Last week my daughter and I went to see the Improvised Shakespeare Company in Los Angeles. Wow, what a mind-blowing experience that was. It was extraordinary to see the four actors take an idea thrown out to them by the audience and turn it into a 90 minute Shakespeare play. It started off with a soliloquy and then transitioned to multiple acts and ended with a song. It was an absurd, insane, hilarious, and fascinating experience to behold. So what was the title of the play that they put on? It was Much Ado About Zombies.
I highly recommend seeing this at least once in your life as it is a fascinating and entertaining look into the in the moment, spontaneous, creative process. I have such admiration for people who can think so quickly on their feet and cue off of others to continue the flow and improve upon it as well as take the content in a new direction. Of course, it is a lot like musical improvisation such as jazz and jam bands. And what does this have to do with Libor? Our floating rate debt focus has Libor as our reference rate and choosing to be floating rate borrowers significantly lessens our pre-payment penalties versus fixed-rate loans which then gives us the option to improvise when we see that conditions are changing (for better or worse) because we are not locked into essentially noncallable debt that we cannot get out of.
This ability to improvise is an important trait for successful businesses. Slack just went public and is a perfect example of how improvisation can payoff. Accel is a very successful venture capital firm. A decade ago they led the seed round by investing $1.5 million in a gaming company called Tiny Speck. The game was a flop and they discussed returning the investors’ money. Accel partner and Slack board member Andrew Braccia told Slack’s founder that he was investing in the team and had confidence in them that they could successfully pivot the business. Braccia articulated the importance of remaining flexible, particularly early on, when he wrote the following on the Accel blog:
“Slack is a great reminder that the most interesting companies are often the ones whose courses aren’t easily charted. The commonalities between those companies start and end with the drive, creativity and resilience of their founders and early team members.”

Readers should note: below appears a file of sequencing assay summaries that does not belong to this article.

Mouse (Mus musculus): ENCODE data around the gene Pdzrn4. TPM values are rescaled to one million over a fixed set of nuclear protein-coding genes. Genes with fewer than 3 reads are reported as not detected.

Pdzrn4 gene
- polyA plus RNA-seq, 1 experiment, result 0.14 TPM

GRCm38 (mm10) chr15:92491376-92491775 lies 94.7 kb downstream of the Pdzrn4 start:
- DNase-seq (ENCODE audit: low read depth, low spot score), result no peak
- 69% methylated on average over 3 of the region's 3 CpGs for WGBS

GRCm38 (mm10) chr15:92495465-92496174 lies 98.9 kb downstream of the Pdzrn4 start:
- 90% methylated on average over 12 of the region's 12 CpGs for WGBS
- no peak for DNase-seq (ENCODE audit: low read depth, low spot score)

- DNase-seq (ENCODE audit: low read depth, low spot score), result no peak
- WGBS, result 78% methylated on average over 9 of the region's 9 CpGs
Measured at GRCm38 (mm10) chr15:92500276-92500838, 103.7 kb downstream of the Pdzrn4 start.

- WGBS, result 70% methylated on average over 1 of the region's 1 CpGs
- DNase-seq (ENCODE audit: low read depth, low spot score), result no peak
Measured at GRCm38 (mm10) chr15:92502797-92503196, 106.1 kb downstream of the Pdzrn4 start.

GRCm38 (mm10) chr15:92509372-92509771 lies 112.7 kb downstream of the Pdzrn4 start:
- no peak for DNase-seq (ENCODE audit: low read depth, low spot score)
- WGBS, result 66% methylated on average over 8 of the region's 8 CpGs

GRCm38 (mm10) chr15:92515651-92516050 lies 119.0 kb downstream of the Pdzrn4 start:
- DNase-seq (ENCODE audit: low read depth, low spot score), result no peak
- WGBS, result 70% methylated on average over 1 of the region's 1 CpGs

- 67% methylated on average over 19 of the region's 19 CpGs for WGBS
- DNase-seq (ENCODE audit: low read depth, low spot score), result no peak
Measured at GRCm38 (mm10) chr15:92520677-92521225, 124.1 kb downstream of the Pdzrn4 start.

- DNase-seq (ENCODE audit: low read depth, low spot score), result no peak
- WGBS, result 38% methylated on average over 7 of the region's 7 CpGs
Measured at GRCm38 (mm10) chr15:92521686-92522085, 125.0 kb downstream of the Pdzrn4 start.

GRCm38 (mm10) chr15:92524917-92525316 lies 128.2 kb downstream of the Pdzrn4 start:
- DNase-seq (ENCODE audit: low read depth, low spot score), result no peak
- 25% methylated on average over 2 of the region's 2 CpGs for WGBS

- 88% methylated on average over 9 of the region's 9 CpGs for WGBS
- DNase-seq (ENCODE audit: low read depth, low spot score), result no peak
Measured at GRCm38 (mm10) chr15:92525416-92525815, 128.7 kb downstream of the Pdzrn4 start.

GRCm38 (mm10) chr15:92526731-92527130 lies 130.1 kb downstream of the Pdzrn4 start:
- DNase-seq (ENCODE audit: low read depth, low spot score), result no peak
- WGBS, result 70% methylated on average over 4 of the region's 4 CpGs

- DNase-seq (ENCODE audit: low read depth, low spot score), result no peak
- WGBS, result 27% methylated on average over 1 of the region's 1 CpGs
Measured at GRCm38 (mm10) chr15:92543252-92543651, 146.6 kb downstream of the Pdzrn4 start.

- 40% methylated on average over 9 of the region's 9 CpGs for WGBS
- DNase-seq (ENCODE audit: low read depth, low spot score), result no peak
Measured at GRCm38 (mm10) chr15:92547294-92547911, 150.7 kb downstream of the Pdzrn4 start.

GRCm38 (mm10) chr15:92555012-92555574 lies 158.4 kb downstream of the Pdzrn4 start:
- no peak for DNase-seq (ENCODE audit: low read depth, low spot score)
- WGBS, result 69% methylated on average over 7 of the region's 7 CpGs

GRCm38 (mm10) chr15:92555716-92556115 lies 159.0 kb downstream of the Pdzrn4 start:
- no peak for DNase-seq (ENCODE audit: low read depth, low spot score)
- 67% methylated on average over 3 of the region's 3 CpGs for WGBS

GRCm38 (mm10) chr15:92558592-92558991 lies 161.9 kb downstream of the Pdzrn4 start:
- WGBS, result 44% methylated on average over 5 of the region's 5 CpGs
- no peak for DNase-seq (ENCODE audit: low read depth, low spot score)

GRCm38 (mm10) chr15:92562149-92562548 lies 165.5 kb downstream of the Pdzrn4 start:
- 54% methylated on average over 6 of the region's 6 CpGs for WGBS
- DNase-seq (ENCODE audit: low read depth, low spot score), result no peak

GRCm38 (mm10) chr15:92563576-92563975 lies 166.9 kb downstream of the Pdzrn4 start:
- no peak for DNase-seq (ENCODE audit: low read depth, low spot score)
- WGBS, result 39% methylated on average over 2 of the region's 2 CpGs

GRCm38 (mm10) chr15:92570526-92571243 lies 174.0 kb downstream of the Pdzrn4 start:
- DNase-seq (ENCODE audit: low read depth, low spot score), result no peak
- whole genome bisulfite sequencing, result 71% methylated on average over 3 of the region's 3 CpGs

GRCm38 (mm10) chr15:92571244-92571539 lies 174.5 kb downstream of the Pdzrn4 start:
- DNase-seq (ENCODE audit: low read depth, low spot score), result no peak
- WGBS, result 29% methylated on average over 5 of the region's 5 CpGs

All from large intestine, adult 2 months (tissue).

And how did the pivot work out for Accel? Pretty well I would say as its stake was worth $4.6 billion when it went public last week. The founder’s stake was worth $1.6 billion.
A couple of weeks ago I showed a table about what happened with LIBOR on one particular day as it dropped fairly significantly. I thought that day was significant and monumental given the size of the move but does not compare to what happened last Thursday. Take a look at this table. This is the market screaming that the Fed will be cutting rates.
Jay Powell delivered what the market was looking for, which was a dovish Federal Reserve. The market is now placing about 100% probability that they will cut rates in July. There was one dissenting member who thought they should cut rates at the June meeting and he favored that because the Fed has not reached its inflation target for many years now and inflation expectations are being lowered by investors as the following chart shows.
Minneapolis Fed president Neel Kashkari, who was a former executive at PIMCO and very sophisticated in his market knowledge, said he would have lowered rates by 50 basis points at the June meeting. Since he is a non-voting member his point of view is interesting but he can’t vote so it’s not as valuable as those of voting members. With that being said, I admire his flexibility as he said on May 31st that “he was not quite there yet” on the need for the Fed to cut rates. It sounds like he would have been a good member of an improv troupe as he has turned on a dime. Flexibility in improvisation is the name of the game and is necessary as an investor at times as well. To paraphrase Keynes, if the facts change, then you should change with them and I admire him for not thinking he was more knowledgeable than the markets, especially the deep and liquid Treasury and Eurodollar futures markets. So we are going to see lower rates.
Our focus on remaining flexible with our debt by emphasizing floating rate loans should start to result in lower interest payments as the lower longer-term rates that appear on the table above start filtering into lower short-term rates. This is the case since 30-day Libor won’t move materially until we get closer to the next Fed meeting whereas the longer-dated Libor tranches are already factoring in rate cuts.
So there really is much ado about LIBOR as the table above shows in that the various tranches are not acting like zombies now that the Fed is going to cut rates. The Fed is now pivoting from the low unemployment rate being the driver of its interest rate policy to now focusing on the continued undershooting of inflation, lowered inflation expectations, and lower oil prices. I think the narrative that investors are telling themselves is that the reaction function of the Fed is now inflationary undershooting, even if historically speaking based on the labor market you would not lower rates.
I will leave you with one last chart that I have been paying close attention to 10-year German yields. They have hit record low levels.